The US economy will contract more severely this year than previously forecast, but there will also be a bigger rebound in 2021, the Congressional Budget Office (CBO) said on Thursday.
The latest economic forecast released on Thursday by the non-partisan CBO shows that US gross domestic product will shrink by 5.9 per cent in 2020 and grow by 4.8 per cent next year. In its forecast on may 19th, the CBO expects the economy to contract by 5.6 per cent this year and grow by 4.2 per cent in 2021.
The agency said it expected the job market to improve slightly more this year and next, but still much weaker than it was before the coronavirus pandemic. The average unemployment rate this year and next is expected to be 10.6% and 8.4% respectively, compared with previous forecasts of 11.5% and 9.3%, respectively.
The forecast reflects the information as of June 26, and data released earlier Thursday showed stronger-than-expected job growth in June.
The economic impact of pandemic-related blockades will last for several years, especially for those who are about to or have just entered the labour market. The Congressional Budget Office expects the unemployment rate to average 6.3% in 2023-2024. GDP growth averages 2.2%.
Fed official: it will take at least four or five years for the US economy to recover
San Francisco Fed President Daley painted a bleak picture of the U. S. economic outlook Wednesday. She said that even under her best-case scenario, the unemployment rate would still exceed 10% by the end of the year and would not return to pre-crisis levels for four or five years.
"if we can bring public health problems under control through really strong mitigation strategies or vaccines, then we can quickly get back into economic activity, which could only take four or five years," Daley said. but if the economy ends up suffering a widespread and lasting blow, it may take longer. "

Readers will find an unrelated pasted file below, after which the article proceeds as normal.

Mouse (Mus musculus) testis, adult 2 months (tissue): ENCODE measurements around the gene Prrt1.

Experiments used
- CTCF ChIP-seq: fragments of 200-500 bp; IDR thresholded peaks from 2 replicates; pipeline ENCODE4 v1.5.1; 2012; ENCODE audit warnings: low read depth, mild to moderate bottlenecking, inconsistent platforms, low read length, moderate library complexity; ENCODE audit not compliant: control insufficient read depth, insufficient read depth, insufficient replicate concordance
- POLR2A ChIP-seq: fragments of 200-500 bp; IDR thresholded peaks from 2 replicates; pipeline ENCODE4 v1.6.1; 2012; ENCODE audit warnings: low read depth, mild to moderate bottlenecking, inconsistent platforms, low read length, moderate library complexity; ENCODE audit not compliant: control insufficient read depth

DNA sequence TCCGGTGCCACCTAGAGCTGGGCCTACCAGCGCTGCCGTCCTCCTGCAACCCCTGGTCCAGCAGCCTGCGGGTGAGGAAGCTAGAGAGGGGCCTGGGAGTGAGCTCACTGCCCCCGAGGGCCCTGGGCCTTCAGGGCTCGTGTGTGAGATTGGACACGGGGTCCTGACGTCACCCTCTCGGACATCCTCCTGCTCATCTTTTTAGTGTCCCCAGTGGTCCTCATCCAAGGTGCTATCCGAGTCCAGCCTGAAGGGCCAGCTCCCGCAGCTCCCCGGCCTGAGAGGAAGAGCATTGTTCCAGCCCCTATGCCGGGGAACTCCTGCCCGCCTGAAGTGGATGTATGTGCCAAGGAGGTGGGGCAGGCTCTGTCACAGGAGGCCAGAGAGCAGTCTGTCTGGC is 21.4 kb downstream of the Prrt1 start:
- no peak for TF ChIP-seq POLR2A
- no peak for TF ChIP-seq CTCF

Since the end of June, several states have scaled back or suspended economic restart measures, making it impossible for some people to go to work. The impact of these decisions will not be reflected in the June employment report, which was surveyed in mid-June. During the Great Depression, the monthly unemployment rate in the United States never exceeded 10%; in February 2020, it was 3.5% before a massive shutdown of economic activity to slow the spread of the virus.
Federal Reserve Chairman Colin Powell acknowledged that economic activity had rebounded, saying the economy had "entered an important new phase and has been faster than expected." But he warned that the outlook was "very uncertain" and would depend on "our ability to successfully contain the virus".
The Fed released the minutes of its last policy meeting yesterday, saying the outlook for the US economy remained highly uncertain and reiterated that a full recovery depended on whether the epidemic could be brought under control. The minutes sent a signal about the Fed's economic forecasts, and policymakers were pessimistic about the economic outlook.